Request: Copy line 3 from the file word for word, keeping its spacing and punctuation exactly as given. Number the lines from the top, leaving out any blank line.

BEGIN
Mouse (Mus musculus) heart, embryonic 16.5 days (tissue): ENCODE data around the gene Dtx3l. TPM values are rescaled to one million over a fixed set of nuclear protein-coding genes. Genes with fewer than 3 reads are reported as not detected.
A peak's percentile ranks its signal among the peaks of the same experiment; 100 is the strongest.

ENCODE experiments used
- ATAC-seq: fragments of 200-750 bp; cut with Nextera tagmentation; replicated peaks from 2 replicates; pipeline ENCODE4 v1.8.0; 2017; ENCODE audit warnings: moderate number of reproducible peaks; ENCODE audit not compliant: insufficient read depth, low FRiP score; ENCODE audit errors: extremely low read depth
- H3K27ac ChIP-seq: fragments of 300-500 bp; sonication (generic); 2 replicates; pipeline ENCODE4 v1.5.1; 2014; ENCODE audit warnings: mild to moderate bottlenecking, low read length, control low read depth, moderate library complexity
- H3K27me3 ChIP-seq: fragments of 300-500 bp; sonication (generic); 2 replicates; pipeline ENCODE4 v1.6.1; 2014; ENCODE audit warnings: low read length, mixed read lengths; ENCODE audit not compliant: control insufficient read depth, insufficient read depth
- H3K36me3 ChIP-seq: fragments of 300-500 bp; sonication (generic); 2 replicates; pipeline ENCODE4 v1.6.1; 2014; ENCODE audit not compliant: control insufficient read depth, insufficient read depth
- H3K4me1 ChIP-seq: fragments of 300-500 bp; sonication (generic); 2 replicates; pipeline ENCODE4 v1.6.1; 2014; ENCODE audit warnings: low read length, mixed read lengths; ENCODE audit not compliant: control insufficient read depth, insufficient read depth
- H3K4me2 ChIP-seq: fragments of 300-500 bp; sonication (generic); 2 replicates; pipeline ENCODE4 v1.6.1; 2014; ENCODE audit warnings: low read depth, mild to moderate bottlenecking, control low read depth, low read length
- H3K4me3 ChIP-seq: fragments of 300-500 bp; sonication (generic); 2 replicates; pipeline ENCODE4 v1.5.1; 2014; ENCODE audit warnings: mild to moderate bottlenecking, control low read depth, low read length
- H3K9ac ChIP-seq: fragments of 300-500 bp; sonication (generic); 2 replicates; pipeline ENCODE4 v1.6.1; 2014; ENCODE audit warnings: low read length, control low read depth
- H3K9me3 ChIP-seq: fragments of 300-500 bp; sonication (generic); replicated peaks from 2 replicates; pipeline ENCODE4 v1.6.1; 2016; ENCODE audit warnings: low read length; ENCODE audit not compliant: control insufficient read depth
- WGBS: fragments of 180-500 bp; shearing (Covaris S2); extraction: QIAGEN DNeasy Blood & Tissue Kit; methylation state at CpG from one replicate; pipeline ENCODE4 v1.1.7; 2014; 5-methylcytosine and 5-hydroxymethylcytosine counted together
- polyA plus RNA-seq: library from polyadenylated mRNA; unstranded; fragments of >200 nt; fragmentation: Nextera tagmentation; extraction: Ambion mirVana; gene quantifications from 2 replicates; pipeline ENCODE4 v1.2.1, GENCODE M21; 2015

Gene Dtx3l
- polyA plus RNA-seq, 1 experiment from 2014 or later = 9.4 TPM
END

ENCODE experiments used